By Hal McCoy
As the saying goes, “You can’t win ‘em all,” but at this late stage of the season the Cincinnati Reds need to win ‘em all.
It didn’t happen Thursday afternoon in Comerica Park, an 8-2 beating by the Detroit Tigers that ended the Reds modest three-game winning streak.
With the bulk of the Reds’ starting rotation shelved on the injured list, manager David Bell went to a bullpen day.
It didn’t work.
Derek Law was the opener on his 33rd birthday and gave up a run in the first. Ben Lively followed him and gave up three runs in his 4 1/3 innings.
When he gave up a two-run home run to Akil Baddoo in the fourth inning, it concluded 23 consecutive scoreless innings by the Reds bullpen.
Until the home run off Lively, the Tigers had put runners on base in 14 of the last 15 innings in the series and stranded 17 with only six scoring.
Bell, observing his 51st birthday, concocted a strange batting order for this important game.
He had Nick Martini batting second for the first time, he had TJ Friedl batting clean-up for the first time in his career and he dropped Elly De La Cruz all the way to eighth.
Rookie right-hander Reese Olson started for the Tigers and held the Reds hitless for five innings until Jake Fraley singled leading off the sixth.
Martini hit into a double play and Spencer Steer launched his team-leading 21st home run, the 55th hit by a Reds rookie this season, a club record.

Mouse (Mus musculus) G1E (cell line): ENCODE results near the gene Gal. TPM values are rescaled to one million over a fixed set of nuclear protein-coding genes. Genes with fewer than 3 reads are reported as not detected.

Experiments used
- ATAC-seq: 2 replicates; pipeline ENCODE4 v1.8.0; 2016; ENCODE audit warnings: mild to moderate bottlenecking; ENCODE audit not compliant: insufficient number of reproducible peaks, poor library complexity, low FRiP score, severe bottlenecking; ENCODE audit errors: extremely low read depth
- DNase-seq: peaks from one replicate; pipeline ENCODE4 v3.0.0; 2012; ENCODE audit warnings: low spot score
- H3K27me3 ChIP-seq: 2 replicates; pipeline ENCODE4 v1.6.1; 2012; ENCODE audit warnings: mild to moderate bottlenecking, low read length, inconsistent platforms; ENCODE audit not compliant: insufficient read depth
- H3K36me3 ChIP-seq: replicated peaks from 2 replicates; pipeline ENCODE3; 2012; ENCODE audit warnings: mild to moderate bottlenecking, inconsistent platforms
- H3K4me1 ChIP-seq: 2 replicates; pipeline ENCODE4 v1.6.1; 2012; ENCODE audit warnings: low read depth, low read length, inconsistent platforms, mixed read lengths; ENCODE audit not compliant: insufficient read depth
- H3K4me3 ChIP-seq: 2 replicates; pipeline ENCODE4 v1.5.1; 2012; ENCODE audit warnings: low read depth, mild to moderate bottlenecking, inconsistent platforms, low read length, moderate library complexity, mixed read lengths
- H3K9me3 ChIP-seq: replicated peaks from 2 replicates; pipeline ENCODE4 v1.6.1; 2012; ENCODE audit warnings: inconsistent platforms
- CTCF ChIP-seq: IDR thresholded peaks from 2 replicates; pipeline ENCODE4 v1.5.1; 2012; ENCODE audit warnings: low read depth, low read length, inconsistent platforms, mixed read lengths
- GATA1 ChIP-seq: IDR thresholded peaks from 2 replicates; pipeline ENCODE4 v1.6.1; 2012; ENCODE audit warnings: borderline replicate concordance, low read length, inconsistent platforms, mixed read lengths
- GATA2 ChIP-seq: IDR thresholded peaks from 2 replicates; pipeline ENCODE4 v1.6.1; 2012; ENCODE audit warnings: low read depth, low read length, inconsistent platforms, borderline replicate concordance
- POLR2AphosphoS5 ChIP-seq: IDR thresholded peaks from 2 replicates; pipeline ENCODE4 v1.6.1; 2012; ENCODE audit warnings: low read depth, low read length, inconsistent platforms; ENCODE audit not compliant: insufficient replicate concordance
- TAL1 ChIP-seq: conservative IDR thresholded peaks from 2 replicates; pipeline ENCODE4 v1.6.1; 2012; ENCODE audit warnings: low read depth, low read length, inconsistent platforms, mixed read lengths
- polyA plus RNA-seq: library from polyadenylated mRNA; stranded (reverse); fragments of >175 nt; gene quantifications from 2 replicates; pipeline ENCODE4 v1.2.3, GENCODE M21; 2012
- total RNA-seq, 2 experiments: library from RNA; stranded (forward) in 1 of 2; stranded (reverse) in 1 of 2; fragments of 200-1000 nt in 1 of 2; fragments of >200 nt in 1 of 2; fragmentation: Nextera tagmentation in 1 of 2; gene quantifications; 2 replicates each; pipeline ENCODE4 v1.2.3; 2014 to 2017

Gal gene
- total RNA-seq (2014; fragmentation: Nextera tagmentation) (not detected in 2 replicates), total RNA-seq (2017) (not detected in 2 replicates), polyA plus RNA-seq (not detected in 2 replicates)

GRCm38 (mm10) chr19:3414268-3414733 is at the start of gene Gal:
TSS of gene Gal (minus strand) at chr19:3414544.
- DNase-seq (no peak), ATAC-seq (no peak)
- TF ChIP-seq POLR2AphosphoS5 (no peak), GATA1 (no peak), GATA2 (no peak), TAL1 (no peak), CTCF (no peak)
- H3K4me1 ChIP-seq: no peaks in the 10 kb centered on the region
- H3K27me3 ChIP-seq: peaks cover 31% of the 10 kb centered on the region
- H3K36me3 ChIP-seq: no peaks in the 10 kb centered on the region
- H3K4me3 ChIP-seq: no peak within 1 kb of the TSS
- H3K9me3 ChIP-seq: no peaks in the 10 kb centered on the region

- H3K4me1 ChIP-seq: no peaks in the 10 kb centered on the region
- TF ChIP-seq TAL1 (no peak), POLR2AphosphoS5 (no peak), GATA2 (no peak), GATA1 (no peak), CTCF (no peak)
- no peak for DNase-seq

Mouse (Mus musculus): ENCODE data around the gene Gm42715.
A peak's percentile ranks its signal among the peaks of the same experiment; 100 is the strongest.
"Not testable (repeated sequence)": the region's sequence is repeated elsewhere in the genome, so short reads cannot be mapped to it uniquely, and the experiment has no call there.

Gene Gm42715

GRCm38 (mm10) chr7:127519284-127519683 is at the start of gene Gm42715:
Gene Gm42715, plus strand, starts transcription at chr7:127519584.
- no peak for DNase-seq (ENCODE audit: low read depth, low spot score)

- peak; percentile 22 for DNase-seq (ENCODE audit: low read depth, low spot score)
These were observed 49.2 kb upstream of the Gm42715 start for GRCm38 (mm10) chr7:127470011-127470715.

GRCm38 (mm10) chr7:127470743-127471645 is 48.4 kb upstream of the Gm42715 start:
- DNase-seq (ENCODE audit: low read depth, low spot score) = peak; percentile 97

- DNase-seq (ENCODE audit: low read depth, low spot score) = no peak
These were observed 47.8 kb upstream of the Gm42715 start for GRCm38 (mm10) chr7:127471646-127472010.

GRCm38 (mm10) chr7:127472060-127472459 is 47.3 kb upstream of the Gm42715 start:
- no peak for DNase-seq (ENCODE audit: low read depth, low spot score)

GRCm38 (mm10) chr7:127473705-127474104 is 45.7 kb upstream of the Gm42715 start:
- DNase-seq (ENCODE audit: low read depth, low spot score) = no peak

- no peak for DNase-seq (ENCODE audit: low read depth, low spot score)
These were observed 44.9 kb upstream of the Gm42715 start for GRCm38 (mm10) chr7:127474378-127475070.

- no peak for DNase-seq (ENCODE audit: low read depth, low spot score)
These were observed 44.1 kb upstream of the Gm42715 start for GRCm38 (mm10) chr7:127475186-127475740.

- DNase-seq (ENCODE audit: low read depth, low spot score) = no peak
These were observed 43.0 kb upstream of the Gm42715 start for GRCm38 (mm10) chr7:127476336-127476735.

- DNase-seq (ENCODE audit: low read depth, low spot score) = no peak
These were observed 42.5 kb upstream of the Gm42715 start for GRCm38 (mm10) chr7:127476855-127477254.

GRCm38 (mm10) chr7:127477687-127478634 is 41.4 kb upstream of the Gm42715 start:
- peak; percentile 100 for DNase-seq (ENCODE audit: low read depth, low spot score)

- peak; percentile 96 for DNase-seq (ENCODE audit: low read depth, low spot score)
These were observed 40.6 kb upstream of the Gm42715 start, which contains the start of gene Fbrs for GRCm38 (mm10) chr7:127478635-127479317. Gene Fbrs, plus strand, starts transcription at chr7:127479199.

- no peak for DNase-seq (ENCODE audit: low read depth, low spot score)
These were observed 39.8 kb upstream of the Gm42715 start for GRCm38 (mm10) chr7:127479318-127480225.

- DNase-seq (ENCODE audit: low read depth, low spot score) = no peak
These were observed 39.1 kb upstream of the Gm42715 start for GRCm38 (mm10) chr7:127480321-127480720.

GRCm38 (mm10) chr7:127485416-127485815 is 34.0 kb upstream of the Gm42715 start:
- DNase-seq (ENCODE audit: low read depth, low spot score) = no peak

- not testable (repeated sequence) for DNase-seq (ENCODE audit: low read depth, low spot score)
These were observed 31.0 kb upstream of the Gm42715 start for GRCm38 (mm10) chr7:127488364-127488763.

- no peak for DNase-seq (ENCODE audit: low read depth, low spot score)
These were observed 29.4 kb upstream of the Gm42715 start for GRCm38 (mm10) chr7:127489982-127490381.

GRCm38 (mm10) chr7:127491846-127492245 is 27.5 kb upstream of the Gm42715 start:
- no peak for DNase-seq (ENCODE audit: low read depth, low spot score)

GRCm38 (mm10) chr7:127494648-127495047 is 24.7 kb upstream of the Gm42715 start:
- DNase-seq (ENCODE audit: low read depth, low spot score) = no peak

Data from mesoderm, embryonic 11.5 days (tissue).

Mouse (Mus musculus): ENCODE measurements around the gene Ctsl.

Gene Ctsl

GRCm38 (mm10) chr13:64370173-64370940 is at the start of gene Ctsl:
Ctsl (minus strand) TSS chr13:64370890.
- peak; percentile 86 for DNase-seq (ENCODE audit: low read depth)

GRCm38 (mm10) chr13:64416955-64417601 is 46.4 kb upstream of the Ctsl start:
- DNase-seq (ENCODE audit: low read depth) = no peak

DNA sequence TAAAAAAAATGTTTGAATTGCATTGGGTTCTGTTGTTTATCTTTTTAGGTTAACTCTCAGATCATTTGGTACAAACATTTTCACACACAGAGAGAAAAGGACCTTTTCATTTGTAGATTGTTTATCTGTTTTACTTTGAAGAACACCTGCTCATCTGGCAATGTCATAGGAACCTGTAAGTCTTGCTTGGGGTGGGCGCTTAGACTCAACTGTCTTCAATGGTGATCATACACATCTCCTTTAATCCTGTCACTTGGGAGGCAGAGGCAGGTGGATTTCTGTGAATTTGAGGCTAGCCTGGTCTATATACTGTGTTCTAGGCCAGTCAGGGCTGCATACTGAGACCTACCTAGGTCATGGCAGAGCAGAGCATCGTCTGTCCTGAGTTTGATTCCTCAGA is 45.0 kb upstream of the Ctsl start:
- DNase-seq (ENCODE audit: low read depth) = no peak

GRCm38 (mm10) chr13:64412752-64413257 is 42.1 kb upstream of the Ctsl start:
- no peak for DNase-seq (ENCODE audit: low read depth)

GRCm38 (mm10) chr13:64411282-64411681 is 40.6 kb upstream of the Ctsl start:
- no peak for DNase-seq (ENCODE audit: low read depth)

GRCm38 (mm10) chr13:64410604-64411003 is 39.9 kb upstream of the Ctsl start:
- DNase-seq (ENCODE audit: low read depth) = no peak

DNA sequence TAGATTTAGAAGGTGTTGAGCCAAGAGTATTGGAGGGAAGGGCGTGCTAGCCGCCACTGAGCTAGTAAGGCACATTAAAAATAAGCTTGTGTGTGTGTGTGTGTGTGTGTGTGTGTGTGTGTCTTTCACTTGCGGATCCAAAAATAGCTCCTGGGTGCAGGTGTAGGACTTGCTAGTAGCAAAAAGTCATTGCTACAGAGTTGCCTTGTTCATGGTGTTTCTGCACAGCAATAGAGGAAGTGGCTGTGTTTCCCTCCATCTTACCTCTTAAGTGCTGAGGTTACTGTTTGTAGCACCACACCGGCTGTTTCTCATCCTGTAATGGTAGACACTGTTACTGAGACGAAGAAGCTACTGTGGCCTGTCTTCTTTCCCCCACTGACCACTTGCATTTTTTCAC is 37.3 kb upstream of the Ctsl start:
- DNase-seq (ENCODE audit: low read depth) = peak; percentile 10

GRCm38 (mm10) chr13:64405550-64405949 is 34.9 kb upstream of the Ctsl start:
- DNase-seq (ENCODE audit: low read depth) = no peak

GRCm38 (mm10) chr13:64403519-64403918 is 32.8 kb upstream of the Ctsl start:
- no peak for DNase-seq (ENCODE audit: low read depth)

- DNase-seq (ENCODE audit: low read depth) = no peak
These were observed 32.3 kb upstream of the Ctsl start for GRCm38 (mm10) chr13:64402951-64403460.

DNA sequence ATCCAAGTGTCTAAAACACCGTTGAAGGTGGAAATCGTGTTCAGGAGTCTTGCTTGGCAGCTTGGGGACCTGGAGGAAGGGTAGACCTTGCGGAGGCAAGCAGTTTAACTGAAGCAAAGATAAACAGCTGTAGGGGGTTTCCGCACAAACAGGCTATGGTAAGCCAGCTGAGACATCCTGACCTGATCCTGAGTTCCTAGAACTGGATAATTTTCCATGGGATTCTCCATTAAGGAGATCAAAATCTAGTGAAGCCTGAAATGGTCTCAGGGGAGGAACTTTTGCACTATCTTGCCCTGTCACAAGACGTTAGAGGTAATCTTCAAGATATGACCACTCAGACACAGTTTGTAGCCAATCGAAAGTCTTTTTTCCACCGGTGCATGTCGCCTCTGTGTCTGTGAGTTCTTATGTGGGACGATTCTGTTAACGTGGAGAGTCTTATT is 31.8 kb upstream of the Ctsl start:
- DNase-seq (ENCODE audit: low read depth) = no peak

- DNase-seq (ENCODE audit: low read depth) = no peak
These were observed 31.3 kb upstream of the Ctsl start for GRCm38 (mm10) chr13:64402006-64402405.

Martini’s double play was a bad harbinger. Joey Votto hit into a double play in the seventh and pinch-hitter Christian Encarnacion-Strand hit into one in the eighth — three double plays in three innings when the Reds trailed by three.
When it was 4-1, the Tigers sent in left-hander Tyler Holton in the eighth and Bell sent up four straight right-handed pinch-hitters.
It was a 50/50 situation.
Nick Senzel, batting for De La Cruz, singled. For five innings, De La Cruz was the only Cincinnati hitter to reach base, twice via walks.
After his second walk, he stole second but was picked off second base.
Noelvi Marte, batting for Will Benson, singled to put runners on second and first with no outs, the Reds still down, 4-1.
Hunter Renfroe, batting for Fraley, struck out. CES, batting for Martini, hit into the double play.
Then it got away. Buck Farmer gave up a grand slam home run in the home eighth to Detroit leadoff hitter Matt Vierling, a 448-foot crusher deep into the left field seats and 4-1 became 8-1 with one whip of the bat.
Friedl hit a solo home run in the ninth, but it was nothing more than cosmetic on this day.
Law hit Vierling with a pitch to open the bottom of the first. He retired the next two, but Vierling stole second, moved to third on a fly ball and scored on Kerry Carpenter’s two-out single.
Lively gave up a leadoff single in the fourth to Tyler Nevin, who began the game hitting .136 and struck out his first at bat.
Baddoo, 1 for 19 when the series began, homered and collected four hits in the last two games and the Tigers led, 3-0.
Parker Meadows was 0 for 28 when he led the seventh with a single and came around to score on Spencer Torkelson’s single.
In the fatal eighth, Farmer hit Nevin (.136) with a pitch, gave up an infield single to Baddoo and walked Meadows (1-for-29), loading the bases fpr Vierling’s grand slam.
With the usage of three relief pitchers, Cincinnati’s bullpen has been called to the mound 549 times this season. No other MLB team has used its bullpen more than 500 times.
The Reds departed after the game for New York, where the Mets await with two left-handed starters for the three-game series. The Reds are 17-29 against left-handed starts.
And they had to wait to see if they maintained a tie for the third wild card spot. Arizona, San Francisco and Miami all played later games.